Click to Change

Return to Top

Return to Top

Printer Icon


The Blue Letter Bible

Don Stewart :: What Year Was Jesus Born?

Choose a new font size and typeface
Don Stewart

Though we know Jesus actually existed, the exact year in which Jesus was born is a subject of dispute. There have been various theories as to the exact year of His birth.

The Time Before And After Christ

After the Roman Empire became Christianized, an attempt was made to date events before, and after, the birth of Christ. Our calendars today recognize the fact of Jesus coming. The letters B.C. stands for "before Christ. The letters A.D. is the Latin Anno Domini, which stands for "In the year of our Lord."

Herod Was Still Alive When Jesus Was Born

We know that Christ was born some time before the death of King Herod. It was Herod who sent the Magi to find the place where the Christ had been born (Matthew 2). Herod later sent the soldiers to slaughter the innocents of Bethlehem (Matthew 2).

How Could Christ Have Been Born B.C.?

In modern times, the death of Herod has been commonly believed to have occurred in the year 4 B.C. Recently, however, there has been evidence brought forward to revise the date to 1 B.C. If this is the case, then Christ had to have been born sometime before 1 B.C. How can this be? How could Christ have been born before Himself?

History's Greatest Mathematical Error

The source of this problem goes back to a sixth century Roman monk/mathematician named Dionysius Exiguus (Dionysius the little). In attempting to calculate the year of the birth of Christ this monk made a simple error that had profound implications. Dionysius dated the birth of Christ as 753 years from the founding of Rome.

The problem with this calculation is that Herod died only 751 years after Rome's founding. Since Herod was still alive after Christ was born, we have an error of at least four years. Though Dionysius gave the correct date for the founding of Rome, he was incorrect in his calculations for the birth of Christ. The chronology of Dionysius was incorporated into our calendars with the miscalculation about the birth of Christ undiscovered.

The Same Error Is Found Today

To this day, our calendars reflect this error. Thus the birth of Christ was probably occurred sometime in the years 3/2 B.C., a couple of years before Himself! Consequently if we are adding up the years from Christ's birth, until the present year, we need to add about two or three years to our current calendar year to get the approximate date of when He was born. Thus the year 2000 would have actually been more like 2002 years from the birth of Christ.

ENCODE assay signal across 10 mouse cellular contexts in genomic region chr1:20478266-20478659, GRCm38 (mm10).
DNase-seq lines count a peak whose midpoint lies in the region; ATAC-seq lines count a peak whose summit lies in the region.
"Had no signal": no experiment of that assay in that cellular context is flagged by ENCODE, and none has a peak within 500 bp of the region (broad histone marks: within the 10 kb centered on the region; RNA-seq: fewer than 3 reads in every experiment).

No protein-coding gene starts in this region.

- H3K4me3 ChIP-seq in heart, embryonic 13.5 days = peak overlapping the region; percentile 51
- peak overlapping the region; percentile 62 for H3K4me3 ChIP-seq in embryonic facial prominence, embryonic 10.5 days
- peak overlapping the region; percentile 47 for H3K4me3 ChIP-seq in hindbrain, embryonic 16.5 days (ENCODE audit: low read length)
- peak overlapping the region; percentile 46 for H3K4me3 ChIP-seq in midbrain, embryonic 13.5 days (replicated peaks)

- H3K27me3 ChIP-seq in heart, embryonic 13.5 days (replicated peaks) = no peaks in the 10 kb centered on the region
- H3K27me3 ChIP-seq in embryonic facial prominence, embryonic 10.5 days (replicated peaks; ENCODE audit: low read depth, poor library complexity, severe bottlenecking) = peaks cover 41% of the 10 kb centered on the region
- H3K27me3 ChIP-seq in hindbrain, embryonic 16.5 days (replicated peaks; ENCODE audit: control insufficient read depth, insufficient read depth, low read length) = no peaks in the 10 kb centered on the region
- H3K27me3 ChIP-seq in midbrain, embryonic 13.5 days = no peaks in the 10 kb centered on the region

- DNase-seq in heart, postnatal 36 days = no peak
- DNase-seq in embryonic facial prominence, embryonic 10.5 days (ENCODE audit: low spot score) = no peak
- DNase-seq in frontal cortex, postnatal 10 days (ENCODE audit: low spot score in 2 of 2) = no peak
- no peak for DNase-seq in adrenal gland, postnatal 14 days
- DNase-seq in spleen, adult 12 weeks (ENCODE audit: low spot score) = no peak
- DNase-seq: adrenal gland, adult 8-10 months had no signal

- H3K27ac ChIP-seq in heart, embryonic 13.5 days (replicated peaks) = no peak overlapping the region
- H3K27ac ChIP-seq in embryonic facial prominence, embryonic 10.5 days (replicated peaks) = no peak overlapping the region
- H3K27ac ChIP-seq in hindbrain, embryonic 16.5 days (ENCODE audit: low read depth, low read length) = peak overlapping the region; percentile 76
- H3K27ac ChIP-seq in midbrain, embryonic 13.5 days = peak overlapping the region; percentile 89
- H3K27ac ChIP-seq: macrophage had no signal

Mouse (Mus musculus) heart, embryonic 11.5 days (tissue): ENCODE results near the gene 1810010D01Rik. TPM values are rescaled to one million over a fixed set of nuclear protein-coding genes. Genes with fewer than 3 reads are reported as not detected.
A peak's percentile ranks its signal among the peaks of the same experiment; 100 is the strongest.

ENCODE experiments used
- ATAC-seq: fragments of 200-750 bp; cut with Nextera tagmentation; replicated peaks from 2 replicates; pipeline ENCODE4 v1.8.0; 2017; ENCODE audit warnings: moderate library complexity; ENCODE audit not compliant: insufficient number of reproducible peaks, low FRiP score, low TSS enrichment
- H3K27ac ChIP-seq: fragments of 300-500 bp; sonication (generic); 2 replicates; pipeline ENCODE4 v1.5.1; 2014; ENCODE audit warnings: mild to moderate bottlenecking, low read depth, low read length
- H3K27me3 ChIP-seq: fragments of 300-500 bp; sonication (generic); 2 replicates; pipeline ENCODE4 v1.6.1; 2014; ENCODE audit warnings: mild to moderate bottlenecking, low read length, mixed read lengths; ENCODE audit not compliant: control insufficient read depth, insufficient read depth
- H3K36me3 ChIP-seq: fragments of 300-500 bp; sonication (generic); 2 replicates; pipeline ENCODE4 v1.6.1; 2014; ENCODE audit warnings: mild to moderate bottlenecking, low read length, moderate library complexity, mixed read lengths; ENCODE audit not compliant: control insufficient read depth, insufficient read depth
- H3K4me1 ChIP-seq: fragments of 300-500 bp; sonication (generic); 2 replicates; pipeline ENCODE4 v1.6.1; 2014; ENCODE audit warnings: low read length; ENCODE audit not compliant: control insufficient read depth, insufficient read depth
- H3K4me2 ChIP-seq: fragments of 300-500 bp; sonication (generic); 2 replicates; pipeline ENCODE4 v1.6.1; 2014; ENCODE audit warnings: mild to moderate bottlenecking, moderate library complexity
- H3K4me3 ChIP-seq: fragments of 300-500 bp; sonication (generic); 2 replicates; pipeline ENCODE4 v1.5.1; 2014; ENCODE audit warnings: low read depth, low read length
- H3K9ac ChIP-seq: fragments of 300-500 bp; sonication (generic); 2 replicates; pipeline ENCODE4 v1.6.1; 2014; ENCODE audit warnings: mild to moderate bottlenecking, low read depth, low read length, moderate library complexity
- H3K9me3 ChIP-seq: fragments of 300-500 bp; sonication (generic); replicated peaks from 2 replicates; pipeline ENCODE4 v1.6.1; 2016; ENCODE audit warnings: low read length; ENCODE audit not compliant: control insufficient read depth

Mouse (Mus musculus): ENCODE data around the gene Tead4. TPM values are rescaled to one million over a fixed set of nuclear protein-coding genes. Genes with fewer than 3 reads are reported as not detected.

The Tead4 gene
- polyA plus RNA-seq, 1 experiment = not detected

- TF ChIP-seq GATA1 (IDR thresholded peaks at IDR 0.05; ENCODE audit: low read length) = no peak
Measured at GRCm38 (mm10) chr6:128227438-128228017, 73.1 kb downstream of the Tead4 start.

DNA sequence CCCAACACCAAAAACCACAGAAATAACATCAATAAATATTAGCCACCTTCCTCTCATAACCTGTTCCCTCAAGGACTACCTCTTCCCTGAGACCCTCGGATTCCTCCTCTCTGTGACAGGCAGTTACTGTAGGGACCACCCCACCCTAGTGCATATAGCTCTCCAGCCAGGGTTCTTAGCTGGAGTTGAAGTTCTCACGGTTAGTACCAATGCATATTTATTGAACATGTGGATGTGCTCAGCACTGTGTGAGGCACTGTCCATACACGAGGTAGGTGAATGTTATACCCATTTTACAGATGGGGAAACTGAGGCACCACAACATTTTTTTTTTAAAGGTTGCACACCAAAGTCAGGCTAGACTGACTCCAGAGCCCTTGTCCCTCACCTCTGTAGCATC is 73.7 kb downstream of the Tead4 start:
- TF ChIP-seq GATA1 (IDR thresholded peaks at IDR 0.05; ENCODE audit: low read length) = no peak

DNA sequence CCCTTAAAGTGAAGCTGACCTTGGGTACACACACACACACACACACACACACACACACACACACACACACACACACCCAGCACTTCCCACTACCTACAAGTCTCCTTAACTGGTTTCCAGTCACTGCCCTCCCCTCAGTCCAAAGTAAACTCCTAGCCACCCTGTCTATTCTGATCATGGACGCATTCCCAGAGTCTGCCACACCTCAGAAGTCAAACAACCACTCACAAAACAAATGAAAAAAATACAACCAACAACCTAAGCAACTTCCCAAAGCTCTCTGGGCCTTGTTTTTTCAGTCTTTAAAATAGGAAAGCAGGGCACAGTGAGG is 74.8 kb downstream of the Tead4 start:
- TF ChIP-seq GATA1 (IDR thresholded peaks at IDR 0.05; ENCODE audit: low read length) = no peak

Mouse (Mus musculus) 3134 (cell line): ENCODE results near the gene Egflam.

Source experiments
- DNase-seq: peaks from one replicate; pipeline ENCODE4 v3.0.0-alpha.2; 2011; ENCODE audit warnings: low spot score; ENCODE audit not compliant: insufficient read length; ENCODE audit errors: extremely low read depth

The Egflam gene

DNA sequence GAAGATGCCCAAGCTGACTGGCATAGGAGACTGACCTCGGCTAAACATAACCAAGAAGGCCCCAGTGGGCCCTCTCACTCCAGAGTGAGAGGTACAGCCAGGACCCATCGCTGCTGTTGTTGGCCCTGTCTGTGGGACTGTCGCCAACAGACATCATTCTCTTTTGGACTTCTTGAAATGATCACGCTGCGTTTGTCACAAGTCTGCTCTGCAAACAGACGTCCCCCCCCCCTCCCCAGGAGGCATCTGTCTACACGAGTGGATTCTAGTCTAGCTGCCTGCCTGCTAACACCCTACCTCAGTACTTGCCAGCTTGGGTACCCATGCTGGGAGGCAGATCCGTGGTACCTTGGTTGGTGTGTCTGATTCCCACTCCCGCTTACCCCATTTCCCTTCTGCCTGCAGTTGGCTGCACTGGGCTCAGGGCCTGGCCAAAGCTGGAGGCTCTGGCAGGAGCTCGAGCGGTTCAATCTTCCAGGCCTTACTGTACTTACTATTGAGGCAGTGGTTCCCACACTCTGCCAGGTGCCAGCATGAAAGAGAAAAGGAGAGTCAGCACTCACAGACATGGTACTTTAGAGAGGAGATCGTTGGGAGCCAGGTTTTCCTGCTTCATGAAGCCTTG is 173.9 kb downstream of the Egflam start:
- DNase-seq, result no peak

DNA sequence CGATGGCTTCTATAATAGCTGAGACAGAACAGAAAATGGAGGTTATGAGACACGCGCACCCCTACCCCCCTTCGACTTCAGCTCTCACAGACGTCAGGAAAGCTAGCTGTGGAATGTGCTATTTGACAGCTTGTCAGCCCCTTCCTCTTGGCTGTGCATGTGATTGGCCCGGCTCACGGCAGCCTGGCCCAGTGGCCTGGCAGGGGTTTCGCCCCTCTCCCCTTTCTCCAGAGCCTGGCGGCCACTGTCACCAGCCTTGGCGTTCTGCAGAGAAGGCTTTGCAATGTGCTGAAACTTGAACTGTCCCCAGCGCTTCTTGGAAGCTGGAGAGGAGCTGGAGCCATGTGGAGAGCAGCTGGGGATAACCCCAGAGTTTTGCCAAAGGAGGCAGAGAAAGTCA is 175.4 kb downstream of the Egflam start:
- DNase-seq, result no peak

As to the exact year in which Jesus was born, we do not know. It was obviously before the death of King Herod, the most likely date of which is now assumed to be 1 B.C. Because of the error of Dionysius Exiguus, the sixth century monk/ mathematician, our calendars are off at least two years. Thus to calculate the date when Christ was born from our present calendars, we should probably add at least two years to our current year to have the approximate year He was born. This error, we should stress, is not a mistake of the Bible. It is, rather, a miscalculation made in the sixth century A.D. in an attempt to date the birth of Christ. The Bible itself does not give the exact year for the birth of Christ.

BLB Searches
Search the Bible

Advanced Options

Other Searches

Multi-Verse Retrieval

Daily Devotionals

Blue Letter Bible offers several daily devotional readings in order to help you refocus on Christ and the Gospel of His peace and righteousness.

Daily Bible Reading Plans

Recognizing the value of consistent reflection upon the Word of God in order to refocus one's mind and heart upon Christ and His Gospel of peace, we provide several reading plans designed to cover the entire Bible in a year.

One-Year Plans

Two-Year Plan


The Blue Letter Bible ministry and the BLB Institute hold to the historical, conservative Christian faith, which includes a firm belief in the inerrancy of Scripture. Since the text and audio content provided by BLB represent a range of evangelical traditions, all of the ideas and principles conveyed in the resource materials are not necessarily affirmed, in total, by this ministry.